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Greater Rural-Urban Interaction Encouraged to Address Food Related Challenges

02 February 2012

CANADA - A professor with Canadian Mennonite University is encouraging greater communication among rural and urban populations as a means of addressing conflict related to food production.

The topic "Our Contested Food System: Exploring Underlying Paradigms and Worldviews" will be discussed tomorrow as part of the University of Manitoba's advanced plant science seminar series.

Kenton Lobe, an instructor in International Development Studies with Canadian Mennonite University, observes we're in the midst of a global food crisis, in places where subsistence and peasant agriculture remain, real hunger still exists and mostly in rural areas where farming is the primary livelihood.

Kenton Lobe from the Canadian Mennonite University said: "If you ask what needs to be done, I think one of the things that needs to be done is for us to spend considerably more time examining the urban-rural question.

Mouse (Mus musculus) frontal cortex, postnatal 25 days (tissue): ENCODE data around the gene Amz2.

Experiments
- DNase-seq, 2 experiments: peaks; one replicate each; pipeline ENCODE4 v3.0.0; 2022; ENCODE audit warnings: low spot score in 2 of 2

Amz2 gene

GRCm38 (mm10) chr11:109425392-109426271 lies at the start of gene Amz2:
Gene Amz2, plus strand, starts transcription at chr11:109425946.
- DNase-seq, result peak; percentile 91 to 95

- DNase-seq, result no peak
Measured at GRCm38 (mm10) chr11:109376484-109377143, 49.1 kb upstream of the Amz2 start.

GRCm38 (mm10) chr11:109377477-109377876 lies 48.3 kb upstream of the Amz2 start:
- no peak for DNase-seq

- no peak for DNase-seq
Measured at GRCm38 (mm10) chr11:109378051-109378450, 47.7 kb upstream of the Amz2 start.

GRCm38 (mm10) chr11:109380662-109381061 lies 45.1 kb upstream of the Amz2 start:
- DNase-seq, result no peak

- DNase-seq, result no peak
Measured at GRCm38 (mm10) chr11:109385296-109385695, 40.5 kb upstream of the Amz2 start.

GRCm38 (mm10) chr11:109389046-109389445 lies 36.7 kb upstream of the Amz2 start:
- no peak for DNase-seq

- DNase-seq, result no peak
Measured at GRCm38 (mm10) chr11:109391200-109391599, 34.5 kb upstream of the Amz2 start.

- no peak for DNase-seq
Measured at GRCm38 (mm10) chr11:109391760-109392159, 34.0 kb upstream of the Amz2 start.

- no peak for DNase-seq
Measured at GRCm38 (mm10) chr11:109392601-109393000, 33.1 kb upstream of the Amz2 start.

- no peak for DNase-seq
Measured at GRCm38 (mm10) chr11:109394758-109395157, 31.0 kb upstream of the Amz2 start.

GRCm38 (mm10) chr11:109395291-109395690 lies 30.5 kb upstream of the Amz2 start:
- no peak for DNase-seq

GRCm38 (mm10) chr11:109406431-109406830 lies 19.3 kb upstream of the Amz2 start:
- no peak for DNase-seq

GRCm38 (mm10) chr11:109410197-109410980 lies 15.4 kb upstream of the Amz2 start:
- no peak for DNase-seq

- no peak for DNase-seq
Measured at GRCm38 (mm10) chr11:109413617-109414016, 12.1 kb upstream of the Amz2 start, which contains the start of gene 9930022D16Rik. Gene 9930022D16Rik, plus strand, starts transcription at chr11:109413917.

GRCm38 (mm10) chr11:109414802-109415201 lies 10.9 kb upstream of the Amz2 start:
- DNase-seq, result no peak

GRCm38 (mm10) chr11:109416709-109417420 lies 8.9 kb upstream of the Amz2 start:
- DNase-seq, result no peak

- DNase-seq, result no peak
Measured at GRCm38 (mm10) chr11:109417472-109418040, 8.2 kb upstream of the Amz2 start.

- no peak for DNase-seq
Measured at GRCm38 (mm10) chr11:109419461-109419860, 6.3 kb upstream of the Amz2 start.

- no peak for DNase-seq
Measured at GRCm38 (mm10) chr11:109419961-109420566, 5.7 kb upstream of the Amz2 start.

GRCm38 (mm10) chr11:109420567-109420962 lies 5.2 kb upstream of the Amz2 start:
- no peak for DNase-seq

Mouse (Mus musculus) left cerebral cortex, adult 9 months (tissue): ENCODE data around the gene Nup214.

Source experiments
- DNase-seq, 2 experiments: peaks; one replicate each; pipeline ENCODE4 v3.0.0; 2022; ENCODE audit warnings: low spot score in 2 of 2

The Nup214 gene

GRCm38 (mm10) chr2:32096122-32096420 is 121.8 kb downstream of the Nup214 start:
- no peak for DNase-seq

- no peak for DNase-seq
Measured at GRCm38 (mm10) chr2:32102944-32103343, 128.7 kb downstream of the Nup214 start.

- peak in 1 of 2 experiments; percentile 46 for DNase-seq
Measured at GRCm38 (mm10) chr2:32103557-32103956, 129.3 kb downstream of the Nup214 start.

"For me, practically speaking, what it means is in March I'm organising a group of urban listeners to go out to rural Manitoba and to listen only to eight different farmers, answer the question of what is it that urban and townfolk need to understand about growing food, about marketing their food and how their underlying understanding of the land impacts their farming.

"Urban folks are making assumptions about farming and about farmers that are not always helpful, in terms of they're simply looking to make the biggest buck and the they don't care about the land, they're not concerned about what they're putting on the land or where that's going and I think that's a simplistic understanding of what's actually going on.

"In order to get at that I think we need to move urban folks into rural contexts, to have a real conversation with farmers about the struggles that they're facing. I think that's one of the ways in which we can address this."

Mr Lobe notes we currently produce enough in the world for everyone to have enough to eat but the fact that almost a billion people exist is situations of malnutrition alongside more than a billion who are considered clinically obese indicate something isn't working.

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